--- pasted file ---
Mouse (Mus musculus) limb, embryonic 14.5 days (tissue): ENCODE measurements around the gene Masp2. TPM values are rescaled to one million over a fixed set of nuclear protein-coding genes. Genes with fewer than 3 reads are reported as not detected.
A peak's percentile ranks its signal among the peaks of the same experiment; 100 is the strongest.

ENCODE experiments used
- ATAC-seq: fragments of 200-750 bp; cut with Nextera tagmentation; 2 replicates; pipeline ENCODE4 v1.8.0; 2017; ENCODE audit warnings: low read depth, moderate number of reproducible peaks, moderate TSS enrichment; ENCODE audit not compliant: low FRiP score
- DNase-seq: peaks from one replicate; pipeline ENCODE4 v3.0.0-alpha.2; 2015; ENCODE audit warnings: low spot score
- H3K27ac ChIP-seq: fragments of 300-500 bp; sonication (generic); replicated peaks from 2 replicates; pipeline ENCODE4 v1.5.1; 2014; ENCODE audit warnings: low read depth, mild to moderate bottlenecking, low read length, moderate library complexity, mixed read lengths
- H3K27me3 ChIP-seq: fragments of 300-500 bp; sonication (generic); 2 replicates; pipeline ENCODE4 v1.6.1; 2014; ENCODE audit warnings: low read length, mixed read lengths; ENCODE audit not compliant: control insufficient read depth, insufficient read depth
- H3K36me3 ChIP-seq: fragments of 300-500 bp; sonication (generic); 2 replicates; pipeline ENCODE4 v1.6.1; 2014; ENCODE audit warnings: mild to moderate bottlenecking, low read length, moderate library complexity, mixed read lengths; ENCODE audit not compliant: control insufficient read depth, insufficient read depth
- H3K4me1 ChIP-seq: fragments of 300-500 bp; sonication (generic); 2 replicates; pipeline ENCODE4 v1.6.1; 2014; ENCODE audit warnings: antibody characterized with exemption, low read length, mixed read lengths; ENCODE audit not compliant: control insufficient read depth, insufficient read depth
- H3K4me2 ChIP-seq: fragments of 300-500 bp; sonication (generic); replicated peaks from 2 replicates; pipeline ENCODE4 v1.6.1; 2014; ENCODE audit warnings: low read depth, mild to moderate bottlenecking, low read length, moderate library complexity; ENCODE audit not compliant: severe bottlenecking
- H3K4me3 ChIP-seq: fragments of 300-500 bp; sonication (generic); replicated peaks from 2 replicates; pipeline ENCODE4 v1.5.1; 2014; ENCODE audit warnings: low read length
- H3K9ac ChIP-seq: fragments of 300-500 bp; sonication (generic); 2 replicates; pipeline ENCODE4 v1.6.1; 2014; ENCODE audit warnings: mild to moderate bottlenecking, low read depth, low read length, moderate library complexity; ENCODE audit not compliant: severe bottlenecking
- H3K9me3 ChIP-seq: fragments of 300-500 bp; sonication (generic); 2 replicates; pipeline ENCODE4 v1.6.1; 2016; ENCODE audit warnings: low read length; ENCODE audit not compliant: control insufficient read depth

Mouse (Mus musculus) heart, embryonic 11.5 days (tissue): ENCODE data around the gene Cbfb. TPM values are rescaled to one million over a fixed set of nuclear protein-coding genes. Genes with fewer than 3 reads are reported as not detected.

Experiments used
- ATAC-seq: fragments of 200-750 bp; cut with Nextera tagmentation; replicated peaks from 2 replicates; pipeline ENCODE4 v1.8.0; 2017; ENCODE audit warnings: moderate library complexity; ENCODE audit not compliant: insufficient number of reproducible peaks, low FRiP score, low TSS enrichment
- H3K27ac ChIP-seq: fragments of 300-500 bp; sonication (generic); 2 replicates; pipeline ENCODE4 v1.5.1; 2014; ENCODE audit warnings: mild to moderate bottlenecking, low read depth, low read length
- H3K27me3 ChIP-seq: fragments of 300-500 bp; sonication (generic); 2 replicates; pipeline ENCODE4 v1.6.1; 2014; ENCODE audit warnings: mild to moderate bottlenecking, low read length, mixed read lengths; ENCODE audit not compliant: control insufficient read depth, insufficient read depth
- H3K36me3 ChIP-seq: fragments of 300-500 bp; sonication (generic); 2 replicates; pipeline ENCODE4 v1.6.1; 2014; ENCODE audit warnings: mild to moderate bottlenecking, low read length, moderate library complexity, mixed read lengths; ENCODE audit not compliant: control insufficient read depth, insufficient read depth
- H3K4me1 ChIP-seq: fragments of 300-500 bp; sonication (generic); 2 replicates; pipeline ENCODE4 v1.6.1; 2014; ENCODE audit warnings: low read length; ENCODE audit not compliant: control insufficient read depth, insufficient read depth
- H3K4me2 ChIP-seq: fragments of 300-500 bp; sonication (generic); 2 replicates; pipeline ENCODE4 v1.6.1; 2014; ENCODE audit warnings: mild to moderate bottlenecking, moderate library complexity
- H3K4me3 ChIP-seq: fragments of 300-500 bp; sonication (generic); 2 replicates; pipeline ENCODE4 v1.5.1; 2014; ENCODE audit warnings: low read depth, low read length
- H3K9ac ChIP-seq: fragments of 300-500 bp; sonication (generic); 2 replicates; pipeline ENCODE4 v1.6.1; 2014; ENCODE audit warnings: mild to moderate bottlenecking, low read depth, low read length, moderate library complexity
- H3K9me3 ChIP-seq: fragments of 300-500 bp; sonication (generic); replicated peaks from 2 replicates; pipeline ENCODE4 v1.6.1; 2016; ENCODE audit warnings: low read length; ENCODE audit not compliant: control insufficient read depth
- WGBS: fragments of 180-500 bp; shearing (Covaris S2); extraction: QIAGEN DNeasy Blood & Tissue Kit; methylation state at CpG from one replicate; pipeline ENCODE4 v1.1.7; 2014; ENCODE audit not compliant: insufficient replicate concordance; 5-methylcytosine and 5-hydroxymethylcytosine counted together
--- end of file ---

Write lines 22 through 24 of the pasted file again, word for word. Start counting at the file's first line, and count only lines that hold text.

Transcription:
- H3K4me3 ChIP-seq: fragments of 300-500 bp; sonication (generic); 2 replicates; pipeline ENCODE4 v1.5.1; 2014; ENCODE audit warnings: low read depth, low read length
- H3K9ac ChIP-seq: fragments of 300-500 bp; sonication (generic); 2 replicates; pipeline ENCODE4 v1.6.1; 2014; ENCODE audit warnings: mild to moderate bottlenecking, low read depth, low read length, moderate library complexity
- H3K9me3 ChIP-seq: fragments of 300-500 bp; sonication (generic); replicated peaks from 2 replicates; pipeline ENCODE4 v1.6.1; 2016; ENCODE audit warnings: low read length; ENCODE audit not compliant: control insufficient read depth